19. Differential activation of nerve fibers with magnetic stimulation in humans

    PubMed Central

    Tuday, Eric C; Olree, Kenneth S; Horch, Kenneth W

    2006-01-01

    Background Earlier observations in our lab had indicated that large, time-varying magnetic fields could elicit action potentials that travel in only one direction in at least some of the myelinated axons in peripheral nerves. The objective of this study was to collect quantitative evidence for magnetically induced unidirectional action potentials in peripheral nerves of human subjects. A magnetic coil was maneuvered to a location on the upper arm where physical effects consistent with the creation of unidirectional action potentials were observed. Electromyographic (EMG) and somatosensory evoked potential (SEP) recordings were then made from a total of 20 subjects during stimulation with the magnetic coil. Results The relative amplitudes of the EMG and SEP signals changed oppositely when the current direction in the magnetic coil was reversed. This effect was consistent with current direction in the coil relative to the arm for all subjects. Conclusion A differential evocation of motor and sensory fibers was demonstrated and indicates that it may be possible to induce unidirectional action potentials in myelinated peripheral nerve fibers with magnetic stimulation. PMID:16863593

  20. EGF–FGF{sub 2} stimulates the proliferation and improves the neuronal commitment of mouse epidermal neural crest stem cells (EPI-NCSCs)

    SciTech Connect

    Bressan, Raul Bardini; Melo, Fernanda Rosene; Almeida, Patricia Alves; Bittencourt, Denise Avani; Visoni, Silvia; Jeremias, Talita Silva; Costa, Ana Paula; Leal, Rodrigo Bainy; Trentin, Andrea Gonçalves

    2014-09-10

    Epidermal neural crest stem cells (EPI-NCSCs), which reside in the bulge of hair follicles, are attractive candidates for several applications in cell therapy, drug screening and tissue engineering. As suggested remnants of the embryonic neural crest (NC) in an adult location, EPI-NCSCs are able to generate a wide variety of cell types and are readily accessible by a minimally invasive procedure. Since the combination of epidermal growth factor (EGF) and fibroblast growth factor type 2 (FGF{sub 2}) is mitogenic and promotes the neuronal commitment of various stem cell populations, we examined its effects in the proliferation and neuronal potential of mouse EPI-NCSCs. By using a recognized culture protocol of bulge whiskers follicles, we were able to isolate a population of EPI-NCSCs, characterized by the migratory potential, cell morphology and expression of phenotypic markers of NC cells. EPI-NCSCs expressed neuronal, glial and smooth muscle markers and exhibited the NC-like fibroblastic morphology. The treatment with the combination EGF and FGF{sub 2}, however, increased their proliferation rate and promoted the acquisition of a neuronal-like morphology accompanied by reorganization of neural cytoskeletal proteins βIII-tubulin and nestin, as well as upregulation of the pan neuronal marker βIII-tubulin and down regulation of the undifferentiated NC, glial and smooth muscle cell markers. Moreover, the treatment enhanced the response of EPI-NCSCs to neurogenic stimulation, as evidenced by induction of GAP43, and increased expression of Mash-1 in neuron-like cell, both neuronal-specific proteins. Together, the results suggest that the combination of EGF–FGF2 stimulates the proliferation and improves the neuronal potential of EPI-NCSCs similarly to embryonic NC cells, ES cells and neural progenitor/stem cells of the central nervous system and highlights the advantage of using EGF–FGF{sub 2} in neuronal differentiation protocols. - Highlights: • EPI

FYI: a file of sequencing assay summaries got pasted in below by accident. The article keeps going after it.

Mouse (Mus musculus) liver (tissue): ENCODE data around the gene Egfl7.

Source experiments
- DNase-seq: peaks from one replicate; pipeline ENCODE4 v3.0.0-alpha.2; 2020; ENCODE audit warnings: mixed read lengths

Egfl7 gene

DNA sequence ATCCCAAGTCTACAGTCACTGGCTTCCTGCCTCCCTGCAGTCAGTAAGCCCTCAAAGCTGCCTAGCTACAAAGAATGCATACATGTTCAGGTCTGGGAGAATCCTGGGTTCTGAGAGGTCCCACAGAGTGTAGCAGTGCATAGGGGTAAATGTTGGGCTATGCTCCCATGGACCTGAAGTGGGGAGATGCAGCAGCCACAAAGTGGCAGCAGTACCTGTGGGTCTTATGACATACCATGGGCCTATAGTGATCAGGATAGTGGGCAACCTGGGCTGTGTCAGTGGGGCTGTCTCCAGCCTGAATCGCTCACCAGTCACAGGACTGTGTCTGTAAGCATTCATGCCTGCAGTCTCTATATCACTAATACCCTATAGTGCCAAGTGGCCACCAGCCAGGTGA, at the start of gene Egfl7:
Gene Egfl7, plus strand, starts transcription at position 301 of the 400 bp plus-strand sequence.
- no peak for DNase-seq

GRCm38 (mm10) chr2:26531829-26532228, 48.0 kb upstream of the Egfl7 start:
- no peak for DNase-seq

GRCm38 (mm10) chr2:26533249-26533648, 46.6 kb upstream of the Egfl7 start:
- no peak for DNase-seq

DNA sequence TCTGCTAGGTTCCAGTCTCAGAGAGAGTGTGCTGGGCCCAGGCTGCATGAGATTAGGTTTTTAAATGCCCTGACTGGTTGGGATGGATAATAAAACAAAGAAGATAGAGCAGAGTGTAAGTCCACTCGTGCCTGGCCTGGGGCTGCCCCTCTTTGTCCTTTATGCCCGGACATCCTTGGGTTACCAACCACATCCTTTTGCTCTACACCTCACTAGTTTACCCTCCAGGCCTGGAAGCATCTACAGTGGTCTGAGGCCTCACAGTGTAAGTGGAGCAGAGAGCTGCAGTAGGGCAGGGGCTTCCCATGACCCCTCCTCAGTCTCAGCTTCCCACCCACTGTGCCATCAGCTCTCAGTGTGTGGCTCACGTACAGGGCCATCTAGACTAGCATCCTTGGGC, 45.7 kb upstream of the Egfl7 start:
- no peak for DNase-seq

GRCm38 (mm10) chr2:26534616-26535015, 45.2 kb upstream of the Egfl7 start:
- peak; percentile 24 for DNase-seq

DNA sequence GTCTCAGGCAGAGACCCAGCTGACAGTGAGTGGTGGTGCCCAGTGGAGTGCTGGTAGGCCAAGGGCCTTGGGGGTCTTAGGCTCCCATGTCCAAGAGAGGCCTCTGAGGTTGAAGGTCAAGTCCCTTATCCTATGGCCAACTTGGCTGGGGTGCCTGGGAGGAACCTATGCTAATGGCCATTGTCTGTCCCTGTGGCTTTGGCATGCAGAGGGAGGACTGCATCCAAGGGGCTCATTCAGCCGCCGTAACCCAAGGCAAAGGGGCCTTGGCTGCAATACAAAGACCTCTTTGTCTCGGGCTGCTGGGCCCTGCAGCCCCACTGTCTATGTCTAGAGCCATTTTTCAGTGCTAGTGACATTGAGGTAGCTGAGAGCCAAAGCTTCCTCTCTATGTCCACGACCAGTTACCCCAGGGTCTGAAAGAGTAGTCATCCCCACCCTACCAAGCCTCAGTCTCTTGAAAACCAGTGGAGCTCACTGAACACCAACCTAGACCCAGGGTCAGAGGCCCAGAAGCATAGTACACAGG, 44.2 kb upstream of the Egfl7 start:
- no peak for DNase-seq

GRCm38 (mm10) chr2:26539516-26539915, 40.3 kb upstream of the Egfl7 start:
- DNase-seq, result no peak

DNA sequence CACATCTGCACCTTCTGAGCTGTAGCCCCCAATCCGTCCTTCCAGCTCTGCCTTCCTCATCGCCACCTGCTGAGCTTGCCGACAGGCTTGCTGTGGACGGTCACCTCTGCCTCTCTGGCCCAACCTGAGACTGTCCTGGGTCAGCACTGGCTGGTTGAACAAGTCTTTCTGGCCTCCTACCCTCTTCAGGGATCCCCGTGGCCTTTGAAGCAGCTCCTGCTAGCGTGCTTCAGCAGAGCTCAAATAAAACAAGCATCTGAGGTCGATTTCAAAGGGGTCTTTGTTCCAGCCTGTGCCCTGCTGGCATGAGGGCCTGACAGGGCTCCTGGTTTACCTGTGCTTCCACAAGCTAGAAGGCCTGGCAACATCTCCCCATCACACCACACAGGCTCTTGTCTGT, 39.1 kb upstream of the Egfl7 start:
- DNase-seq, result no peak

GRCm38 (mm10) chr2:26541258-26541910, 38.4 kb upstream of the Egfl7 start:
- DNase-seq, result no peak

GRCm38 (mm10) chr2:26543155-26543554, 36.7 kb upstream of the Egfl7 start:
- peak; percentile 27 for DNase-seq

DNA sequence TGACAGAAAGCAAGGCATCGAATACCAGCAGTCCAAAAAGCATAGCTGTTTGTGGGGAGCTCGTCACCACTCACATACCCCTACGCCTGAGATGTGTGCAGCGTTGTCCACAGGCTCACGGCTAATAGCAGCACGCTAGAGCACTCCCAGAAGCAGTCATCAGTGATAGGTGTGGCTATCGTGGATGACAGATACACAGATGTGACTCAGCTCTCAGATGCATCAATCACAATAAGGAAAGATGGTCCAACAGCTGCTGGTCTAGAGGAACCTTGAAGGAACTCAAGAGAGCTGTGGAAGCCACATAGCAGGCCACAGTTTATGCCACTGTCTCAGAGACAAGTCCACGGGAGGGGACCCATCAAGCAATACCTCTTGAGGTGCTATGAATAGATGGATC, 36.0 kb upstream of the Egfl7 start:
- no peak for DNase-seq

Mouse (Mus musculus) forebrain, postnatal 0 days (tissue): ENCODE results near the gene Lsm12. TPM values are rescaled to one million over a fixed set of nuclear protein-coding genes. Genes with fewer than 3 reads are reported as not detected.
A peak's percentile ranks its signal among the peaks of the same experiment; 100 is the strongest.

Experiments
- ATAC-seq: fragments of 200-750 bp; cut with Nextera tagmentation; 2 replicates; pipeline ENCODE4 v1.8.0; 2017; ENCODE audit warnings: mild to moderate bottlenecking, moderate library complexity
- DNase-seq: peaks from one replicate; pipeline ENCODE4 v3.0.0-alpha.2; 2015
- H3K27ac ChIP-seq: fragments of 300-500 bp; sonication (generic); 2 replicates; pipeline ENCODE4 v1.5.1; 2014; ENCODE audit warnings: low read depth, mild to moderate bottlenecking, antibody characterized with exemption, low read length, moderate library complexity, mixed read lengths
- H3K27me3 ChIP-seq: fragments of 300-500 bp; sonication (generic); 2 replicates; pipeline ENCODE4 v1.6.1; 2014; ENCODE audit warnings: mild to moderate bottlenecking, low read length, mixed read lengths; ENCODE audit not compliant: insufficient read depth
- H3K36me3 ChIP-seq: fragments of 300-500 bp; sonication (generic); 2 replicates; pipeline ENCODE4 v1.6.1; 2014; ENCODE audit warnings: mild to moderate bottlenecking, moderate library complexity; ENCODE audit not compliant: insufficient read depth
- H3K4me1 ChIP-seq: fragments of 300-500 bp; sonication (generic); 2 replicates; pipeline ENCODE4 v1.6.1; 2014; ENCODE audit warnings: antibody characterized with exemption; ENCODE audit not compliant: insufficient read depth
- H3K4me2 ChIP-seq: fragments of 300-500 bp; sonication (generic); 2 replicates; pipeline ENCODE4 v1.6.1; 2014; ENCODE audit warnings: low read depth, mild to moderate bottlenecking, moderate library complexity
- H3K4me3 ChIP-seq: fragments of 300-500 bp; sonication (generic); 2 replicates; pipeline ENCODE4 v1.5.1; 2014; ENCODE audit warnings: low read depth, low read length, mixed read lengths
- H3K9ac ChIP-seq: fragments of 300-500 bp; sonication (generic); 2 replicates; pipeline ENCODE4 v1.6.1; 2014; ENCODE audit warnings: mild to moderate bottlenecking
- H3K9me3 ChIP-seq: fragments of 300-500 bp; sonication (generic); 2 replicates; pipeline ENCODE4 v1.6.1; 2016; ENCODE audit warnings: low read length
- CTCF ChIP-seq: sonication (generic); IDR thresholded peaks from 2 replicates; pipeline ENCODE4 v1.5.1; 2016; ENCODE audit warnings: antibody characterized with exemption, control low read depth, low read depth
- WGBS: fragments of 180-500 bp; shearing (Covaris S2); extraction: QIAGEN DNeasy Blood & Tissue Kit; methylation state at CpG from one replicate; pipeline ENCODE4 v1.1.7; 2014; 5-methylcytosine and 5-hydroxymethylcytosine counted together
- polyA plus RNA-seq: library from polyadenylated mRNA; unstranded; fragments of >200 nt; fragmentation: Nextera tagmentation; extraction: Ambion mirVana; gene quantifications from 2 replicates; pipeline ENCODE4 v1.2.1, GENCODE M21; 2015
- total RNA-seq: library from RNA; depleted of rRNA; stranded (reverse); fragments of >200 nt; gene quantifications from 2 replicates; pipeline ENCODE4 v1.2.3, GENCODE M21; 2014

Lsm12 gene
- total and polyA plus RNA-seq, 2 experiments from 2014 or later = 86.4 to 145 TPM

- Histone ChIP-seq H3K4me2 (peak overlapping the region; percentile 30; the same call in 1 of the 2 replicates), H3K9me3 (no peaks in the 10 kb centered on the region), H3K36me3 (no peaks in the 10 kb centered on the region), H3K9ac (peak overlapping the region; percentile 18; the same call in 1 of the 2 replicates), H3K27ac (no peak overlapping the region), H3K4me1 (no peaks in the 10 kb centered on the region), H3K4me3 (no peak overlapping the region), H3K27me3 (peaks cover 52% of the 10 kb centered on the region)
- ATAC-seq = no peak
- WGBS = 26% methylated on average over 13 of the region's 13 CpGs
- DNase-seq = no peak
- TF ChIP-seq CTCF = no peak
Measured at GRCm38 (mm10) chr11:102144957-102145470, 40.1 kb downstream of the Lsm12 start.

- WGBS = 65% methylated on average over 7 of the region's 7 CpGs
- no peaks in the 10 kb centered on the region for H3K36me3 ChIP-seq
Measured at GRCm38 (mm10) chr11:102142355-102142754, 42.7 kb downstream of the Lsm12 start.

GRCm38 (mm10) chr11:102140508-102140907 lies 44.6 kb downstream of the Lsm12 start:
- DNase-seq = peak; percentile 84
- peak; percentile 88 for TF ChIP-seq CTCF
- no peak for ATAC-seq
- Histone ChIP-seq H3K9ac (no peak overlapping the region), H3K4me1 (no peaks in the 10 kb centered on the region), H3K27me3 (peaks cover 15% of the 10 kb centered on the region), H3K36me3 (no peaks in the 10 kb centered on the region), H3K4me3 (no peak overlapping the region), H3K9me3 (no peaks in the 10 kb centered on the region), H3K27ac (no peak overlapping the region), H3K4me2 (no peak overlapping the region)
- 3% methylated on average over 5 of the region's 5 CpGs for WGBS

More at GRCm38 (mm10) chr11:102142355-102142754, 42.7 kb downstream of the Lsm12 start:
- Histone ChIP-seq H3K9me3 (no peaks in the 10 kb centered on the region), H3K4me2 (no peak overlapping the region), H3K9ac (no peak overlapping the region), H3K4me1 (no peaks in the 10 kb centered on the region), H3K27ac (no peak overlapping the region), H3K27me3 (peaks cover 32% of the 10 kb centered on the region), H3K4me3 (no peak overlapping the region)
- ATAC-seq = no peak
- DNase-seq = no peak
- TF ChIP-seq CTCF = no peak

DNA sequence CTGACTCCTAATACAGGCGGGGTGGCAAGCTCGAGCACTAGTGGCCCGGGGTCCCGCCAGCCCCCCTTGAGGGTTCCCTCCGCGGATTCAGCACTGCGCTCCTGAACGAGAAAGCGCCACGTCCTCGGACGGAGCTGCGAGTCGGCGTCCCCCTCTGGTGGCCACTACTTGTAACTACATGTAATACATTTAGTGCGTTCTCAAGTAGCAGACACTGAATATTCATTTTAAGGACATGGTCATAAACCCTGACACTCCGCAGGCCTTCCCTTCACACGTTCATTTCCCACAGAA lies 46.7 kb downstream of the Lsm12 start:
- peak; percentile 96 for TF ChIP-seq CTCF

1. Stimulation of α(2A)-adrenoceptors promotes the maturation of dendritic spines in cultured neurons of the medial prefrontal cortex.

    PubMed

    Ren, Wen-Wen; Liu, Yue; Li, Bao-Ming

    2012-02-01